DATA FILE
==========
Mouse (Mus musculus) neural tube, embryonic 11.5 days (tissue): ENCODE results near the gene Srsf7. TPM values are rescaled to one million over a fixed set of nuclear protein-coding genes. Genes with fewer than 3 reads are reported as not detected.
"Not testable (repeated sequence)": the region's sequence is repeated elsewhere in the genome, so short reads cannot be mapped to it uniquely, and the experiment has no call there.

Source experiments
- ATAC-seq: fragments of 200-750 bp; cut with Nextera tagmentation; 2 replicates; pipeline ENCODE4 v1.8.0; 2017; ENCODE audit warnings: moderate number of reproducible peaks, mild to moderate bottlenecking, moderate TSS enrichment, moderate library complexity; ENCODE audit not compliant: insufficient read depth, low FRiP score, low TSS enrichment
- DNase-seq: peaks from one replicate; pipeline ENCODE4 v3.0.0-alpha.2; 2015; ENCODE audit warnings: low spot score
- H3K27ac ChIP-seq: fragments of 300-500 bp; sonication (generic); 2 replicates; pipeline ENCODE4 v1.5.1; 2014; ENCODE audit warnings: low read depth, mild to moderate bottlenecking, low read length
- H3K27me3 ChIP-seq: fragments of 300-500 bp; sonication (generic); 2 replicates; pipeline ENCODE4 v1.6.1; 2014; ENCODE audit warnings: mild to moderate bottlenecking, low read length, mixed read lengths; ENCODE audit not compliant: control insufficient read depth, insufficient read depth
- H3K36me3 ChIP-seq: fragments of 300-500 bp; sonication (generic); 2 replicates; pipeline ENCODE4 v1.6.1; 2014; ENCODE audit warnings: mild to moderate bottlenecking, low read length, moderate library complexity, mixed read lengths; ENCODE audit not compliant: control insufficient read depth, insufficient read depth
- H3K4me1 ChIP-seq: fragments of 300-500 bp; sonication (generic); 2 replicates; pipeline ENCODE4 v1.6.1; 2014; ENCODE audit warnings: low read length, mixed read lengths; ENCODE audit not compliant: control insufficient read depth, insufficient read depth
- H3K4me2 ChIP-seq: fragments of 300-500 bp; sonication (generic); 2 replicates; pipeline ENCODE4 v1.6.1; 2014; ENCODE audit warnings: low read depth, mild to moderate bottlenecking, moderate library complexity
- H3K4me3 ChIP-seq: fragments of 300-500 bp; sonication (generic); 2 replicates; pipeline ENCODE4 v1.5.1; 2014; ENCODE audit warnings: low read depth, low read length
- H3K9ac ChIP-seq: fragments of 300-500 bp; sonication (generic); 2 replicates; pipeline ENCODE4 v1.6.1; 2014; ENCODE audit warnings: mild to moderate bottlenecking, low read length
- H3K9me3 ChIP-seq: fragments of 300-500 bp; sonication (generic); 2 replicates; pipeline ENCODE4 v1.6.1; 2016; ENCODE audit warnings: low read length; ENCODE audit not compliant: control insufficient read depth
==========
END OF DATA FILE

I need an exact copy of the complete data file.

Mouse (Mus musculus) neural tube, embryonic 11.5 days (tissue): ENCODE results near the gene Srsf7. TPM values are rescaled to one million over a fixed set of nuclear protein-coding genes. Genes with fewer than 3 reads are reported as not detected.
"Not testable (repeated sequence)": the region's sequence is repeated elsewhere in the genome, so short reads cannot be mapped to it uniquely, and the experiment has no call there.

Source experiments
- ATAC-seq: fragments of 200-750 bp; cut with Nextera tagmentation; 2 replicates; pipeline ENCODE4 v1.8.0; 2017; ENCODE audit warnings: moderate number of reproducible peaks, mild to moderate bottlenecking, moderate TSS enrichment, moderate library complexity; ENCODE audit not compliant: insufficient read depth, low FRiP score, low TSS enrichment
- DNase-seq: peaks from one replicate; pipeline ENCODE4 v3.0.0-alpha.2; 2015; ENCODE audit warnings: low spot score
- H3K27ac ChIP-seq: fragments of 300-500 bp; sonication (generic); 2 replicates; pipeline ENCODE4 v1.5.1; 2014; ENCODE audit warnings: low read depth, mild to moderate bottlenecking, low read length
- H3K27me3 ChIP-seq: fragments of 300-500 bp; sonication (generic); 2 replicates; pipeline ENCODE4 v1.6.1; 2014; ENCODE audit warnings: mild to moderate bottlenecking, low read length, mixed read lengths; ENCODE audit not compliant: control insufficient read depth, insufficient read depth
- H3K36me3 ChIP-seq: fragments of 300-500 bp; sonication (generic); 2 replicates; pipeline ENCODE4 v1.6.1; 2014; ENCODE audit warnings: mild to moderate bottlenecking, low read length, moderate library complexity, mixed read lengths; ENCODE audit not compliant: control insufficient read depth, insufficient read depth
- H3K4me1 ChIP-seq: fragments of 300-500 bp; sonication (generic); 2 replicates; pipeline ENCODE4 v1.6.1; 2014; ENCODE audit warnings: low read length, mixed read lengths; ENCODE audit not compliant: control insufficient read depth, insufficient read depth
- H3K4me2 ChIP-seq: fragments of 300-500 bp; sonication (generic); 2 replicates; pipeline ENCODE4 v1.6.1; 2014; ENCODE audit warnings: low read depth, mild to moderate bottlenecking, moderate library complexity
- H3K4me3 ChIP-seq: fragments of 300-500 bp; sonication (generic); 2 replicates; pipeline ENCODE4 v1.5.1; 2014; ENCODE audit warnings: low read depth, low read length
- H3K9ac ChIP-seq: fragments of 300-500 bp; sonication (generic); 2 replicates; pipeline ENCODE4 v1.6.1; 2014; ENCODE audit warnings: mild to moderate bottlenecking, low read length
- H3K9me3 ChIP-seq: fragments of 300-500 bp; sonication (generic); 2 replicates; pipeline ENCODE4 v1.6.1; 2016; ENCODE audit warnings: low read length; ENCODE audit not compliant: control insufficient read depth